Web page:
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Deja Vu All Over Again

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Tim Marshall raises the SUNYAC Championship trophy above his head in celebration (photo courtesy of localsyr.com)

With basketball season over, Tim Marshall and his teammates can know focus more of their energy on the, “student,” part of their status as student-athletes. However, while getting ready for class, Tim has to do one thing his teammates don’t; strap on his knee brace to support the torn ACL in his right knee.

“Right now I’m just happy I don’t have to sleep with it on,” said Marshall. “I had to do that for the first 11 days after the surgery and I was trying to get away with unbuckling it just because it was so uncomfortable.”

Marshall tore his ACL towards the end of a February practice before the senior day game against Cortland. “We were playing a scrimmage. I cut to the basket, got the ball and tried to stop quick. That’s when my knee went backwards and I felt a pop,” said Marshall. “We knew it didn’t look good,” said teammate Brandan Gartland.

Marshall, however, had a much deeper understanding of the situation. “Well, I tore my ACL during my junior year of high school too, and the pop felt similar, so I knew something pretty serious happened.”

In high school, Marshall suffered the same injury to the opposite knee, an experience he remembers quite well. “I feel like having gone through this before will be a little bit of an advantage to me,” said Marshall, looking at the silver lining. “I have a better idea of the injury’s timeline, and I know how my body has responded to the injury and the rehab in the past.”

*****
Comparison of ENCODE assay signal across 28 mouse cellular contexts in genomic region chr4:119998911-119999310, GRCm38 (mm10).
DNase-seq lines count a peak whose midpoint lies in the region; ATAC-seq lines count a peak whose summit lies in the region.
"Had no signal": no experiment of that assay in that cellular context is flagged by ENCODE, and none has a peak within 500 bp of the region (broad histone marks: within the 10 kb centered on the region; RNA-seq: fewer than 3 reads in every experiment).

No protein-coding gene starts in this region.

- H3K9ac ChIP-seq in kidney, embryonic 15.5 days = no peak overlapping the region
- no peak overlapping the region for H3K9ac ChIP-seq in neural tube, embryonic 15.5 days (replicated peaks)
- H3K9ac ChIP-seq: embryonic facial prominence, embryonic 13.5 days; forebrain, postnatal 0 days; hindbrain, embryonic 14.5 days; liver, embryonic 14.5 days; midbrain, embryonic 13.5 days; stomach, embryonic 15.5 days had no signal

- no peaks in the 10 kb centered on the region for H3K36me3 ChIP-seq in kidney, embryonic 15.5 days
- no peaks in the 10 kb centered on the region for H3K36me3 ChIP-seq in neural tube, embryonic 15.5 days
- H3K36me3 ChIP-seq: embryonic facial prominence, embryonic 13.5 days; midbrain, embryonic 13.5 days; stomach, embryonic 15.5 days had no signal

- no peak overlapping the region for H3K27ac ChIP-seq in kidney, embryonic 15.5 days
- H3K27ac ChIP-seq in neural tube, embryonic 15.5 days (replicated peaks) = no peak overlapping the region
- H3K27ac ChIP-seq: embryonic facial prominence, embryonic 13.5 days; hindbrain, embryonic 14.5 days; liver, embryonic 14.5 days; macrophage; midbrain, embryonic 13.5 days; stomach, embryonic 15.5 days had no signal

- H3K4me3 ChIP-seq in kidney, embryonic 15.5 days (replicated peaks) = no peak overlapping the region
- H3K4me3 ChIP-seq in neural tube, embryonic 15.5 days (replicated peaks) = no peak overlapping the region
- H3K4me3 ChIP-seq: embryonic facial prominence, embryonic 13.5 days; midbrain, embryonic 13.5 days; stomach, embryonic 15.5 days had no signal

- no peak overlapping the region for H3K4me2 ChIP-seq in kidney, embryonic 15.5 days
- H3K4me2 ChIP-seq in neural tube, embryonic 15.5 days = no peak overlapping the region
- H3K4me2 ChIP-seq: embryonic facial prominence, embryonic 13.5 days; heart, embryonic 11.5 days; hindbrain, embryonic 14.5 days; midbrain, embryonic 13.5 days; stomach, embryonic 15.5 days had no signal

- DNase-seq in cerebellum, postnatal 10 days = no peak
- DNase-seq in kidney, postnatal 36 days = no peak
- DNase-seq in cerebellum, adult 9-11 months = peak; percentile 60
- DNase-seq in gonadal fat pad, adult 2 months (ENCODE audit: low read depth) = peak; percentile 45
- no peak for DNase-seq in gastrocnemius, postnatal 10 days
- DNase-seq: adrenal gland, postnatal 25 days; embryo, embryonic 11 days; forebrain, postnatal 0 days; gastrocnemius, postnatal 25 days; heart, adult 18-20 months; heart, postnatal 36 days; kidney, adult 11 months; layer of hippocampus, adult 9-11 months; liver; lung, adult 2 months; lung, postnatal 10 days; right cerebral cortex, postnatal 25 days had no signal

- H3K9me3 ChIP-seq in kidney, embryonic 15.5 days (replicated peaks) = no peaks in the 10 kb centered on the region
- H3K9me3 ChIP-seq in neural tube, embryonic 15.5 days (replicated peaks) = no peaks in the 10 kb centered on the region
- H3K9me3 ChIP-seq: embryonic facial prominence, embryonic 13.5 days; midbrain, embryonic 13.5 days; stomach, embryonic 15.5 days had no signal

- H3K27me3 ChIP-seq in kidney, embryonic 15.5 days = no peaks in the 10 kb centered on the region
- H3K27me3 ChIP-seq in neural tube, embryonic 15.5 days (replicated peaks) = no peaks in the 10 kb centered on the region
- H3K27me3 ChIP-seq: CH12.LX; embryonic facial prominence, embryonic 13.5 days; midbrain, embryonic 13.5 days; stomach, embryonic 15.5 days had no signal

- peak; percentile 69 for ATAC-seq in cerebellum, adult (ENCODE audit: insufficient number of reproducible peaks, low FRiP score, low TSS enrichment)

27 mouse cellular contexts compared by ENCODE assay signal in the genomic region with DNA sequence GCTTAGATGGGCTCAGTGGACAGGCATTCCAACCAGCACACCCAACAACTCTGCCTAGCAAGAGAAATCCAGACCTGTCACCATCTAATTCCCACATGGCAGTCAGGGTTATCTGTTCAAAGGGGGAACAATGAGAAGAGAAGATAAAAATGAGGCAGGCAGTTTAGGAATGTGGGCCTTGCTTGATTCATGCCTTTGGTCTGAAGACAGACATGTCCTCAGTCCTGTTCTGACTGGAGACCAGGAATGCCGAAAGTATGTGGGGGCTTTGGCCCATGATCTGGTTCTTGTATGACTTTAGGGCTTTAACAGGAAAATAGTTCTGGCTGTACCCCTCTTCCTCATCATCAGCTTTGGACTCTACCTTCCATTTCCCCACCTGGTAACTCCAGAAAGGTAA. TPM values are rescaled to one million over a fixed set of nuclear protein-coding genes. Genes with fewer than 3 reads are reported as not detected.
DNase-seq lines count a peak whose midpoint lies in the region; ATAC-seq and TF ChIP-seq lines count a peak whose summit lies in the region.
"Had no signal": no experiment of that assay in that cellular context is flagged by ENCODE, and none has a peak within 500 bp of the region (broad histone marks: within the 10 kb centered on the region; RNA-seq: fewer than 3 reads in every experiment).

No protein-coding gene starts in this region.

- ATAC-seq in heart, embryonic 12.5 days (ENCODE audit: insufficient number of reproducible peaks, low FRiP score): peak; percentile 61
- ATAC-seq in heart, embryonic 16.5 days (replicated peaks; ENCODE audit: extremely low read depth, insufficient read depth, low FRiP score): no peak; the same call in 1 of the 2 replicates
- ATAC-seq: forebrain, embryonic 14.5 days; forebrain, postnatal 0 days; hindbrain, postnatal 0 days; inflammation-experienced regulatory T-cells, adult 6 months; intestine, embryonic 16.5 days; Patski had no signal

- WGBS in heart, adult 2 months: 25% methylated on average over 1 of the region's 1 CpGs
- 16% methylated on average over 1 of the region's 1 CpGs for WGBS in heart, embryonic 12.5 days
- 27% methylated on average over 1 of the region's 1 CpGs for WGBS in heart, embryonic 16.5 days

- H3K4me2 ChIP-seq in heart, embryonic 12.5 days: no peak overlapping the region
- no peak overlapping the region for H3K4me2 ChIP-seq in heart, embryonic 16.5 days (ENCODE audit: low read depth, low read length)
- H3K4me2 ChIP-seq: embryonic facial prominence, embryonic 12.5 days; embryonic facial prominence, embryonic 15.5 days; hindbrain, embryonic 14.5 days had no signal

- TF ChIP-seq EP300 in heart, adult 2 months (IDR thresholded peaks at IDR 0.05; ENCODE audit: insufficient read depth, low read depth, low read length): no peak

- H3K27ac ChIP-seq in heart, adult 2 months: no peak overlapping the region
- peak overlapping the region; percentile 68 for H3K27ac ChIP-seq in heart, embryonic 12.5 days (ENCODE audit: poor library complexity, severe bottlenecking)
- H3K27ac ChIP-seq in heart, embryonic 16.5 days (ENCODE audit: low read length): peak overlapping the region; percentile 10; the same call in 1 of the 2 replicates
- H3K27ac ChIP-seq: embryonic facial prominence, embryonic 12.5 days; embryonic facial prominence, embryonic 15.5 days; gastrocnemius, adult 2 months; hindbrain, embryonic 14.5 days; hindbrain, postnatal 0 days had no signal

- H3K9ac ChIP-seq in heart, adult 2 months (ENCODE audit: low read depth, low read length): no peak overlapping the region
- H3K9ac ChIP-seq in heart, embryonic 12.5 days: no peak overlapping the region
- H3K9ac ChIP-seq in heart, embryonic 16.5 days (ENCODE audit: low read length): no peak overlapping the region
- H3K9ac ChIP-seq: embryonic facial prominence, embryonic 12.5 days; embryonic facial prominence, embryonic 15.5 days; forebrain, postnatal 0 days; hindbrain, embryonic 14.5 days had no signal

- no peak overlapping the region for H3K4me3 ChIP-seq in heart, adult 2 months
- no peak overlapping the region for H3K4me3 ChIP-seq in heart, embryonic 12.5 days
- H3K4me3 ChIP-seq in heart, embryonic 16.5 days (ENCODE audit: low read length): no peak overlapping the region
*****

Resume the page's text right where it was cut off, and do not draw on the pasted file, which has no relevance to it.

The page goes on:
Senior forward Allen Durutovic described the atmosphere in practice after the injury as, “a pretty ugly scene.”

“We knew something was wrong when he went down,” said Durutovic. “We knew he had dealt with that injury in the past, so you’re just hoping for the best. But, based on how Tim reacted we knew it was bad.”

The timing of Marshall’s injury was less than ideal, as was the tear in high school. “That first tear happened when I was hoping to get a scholarship offer, but knowing there was still going to be guaranteed basketball in my future, said Marshall. “This time it hits home a little more knowing that this is my senior year and this injury is going to cut into my last season with the guys.”

The Lakers dropped three of their next four games after Tim’s injury averaging 61.5 points per game, a far cry from their average of 77.4 in the 19 games prior. Head coach Jason Leone lamented that fact that his roster was limited coming down the stretch.

When we lost Tim, obviously that was a big deal, because we didn’t end up playing any guards off the bench,” said coach Leone. “Quinn (Carey) Brandan (Gartland) and Liam (Sanborn) in many games, seldom came out of the game.”

The Lakers were able to find their footing again in the postseason, winning the SUNYAC Championship and matching their deepest NCAA Tournament run with an appearance in the Sweet Sixteen.

Marshall was there every step of the way, supporting his teammates during games the same way they support him on his journey back. “Obviously, what most people see is his outward enthusiasm on the bench during games, but Tim’s a very genuine person, a hardworking person,” said coach Leone. “He really does a good job of being a teacher to our younger players, being a mentor to them.”

Of course, Marshall was forced to go through a much different perspective of an NCAA Tournament run. “Honestly, it was hard not to be out there,” said Marshall. “Obviously, these are my guys and I’m going to be there for them no matter what, but I remember thinking to myself in the locker room before these games, ‘man I’d do anything to be out there.’”

Marshall has already begun physical therapy and said he is expected to be cleared by January of next year.

“My mentality right now is just to get back on the court,” said Marshall. “I’m just going at the doctor’s pace, not trying to rush anything, because with less than a full season left of basketball, you have to realize that the ball is going to stop bouncing eventually.”

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